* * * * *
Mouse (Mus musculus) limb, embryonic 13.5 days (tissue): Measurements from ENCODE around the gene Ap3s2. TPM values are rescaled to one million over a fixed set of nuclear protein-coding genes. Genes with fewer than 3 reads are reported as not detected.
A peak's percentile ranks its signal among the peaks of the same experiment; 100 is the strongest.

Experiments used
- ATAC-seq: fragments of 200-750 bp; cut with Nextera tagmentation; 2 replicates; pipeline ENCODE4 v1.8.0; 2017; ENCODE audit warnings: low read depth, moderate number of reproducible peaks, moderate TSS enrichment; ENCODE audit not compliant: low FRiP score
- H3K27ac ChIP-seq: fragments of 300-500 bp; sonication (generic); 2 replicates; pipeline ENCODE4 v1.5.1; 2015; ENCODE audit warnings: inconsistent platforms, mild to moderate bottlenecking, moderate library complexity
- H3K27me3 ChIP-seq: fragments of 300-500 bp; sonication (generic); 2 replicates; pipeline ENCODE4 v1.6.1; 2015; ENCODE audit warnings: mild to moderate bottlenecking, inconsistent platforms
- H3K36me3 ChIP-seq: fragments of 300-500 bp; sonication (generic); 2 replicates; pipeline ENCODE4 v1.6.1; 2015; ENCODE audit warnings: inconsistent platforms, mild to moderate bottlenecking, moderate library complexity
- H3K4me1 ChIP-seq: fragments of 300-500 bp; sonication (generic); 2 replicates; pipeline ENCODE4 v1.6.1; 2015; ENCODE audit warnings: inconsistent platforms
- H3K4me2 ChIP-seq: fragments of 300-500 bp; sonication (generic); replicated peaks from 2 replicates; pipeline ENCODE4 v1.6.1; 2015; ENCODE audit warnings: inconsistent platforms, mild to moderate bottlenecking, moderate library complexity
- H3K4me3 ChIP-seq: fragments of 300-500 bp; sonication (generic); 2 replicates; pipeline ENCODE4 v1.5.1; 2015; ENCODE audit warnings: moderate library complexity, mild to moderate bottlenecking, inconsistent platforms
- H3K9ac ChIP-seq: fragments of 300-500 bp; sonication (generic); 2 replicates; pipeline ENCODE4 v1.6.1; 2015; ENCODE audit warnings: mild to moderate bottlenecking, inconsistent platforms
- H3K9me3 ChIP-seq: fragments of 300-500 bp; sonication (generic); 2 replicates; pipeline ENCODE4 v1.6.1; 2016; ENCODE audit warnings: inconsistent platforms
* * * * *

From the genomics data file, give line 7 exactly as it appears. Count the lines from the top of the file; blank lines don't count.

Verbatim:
- H3K36me3 ChIP-seq: fragments of 300-500 bp; sonication (generic); 2 replicates; pipeline ENCODE4 v1.6.1; 2015; ENCODE audit warnings: inconsistent platforms, mild to moderate bottlenecking, moderate library complexity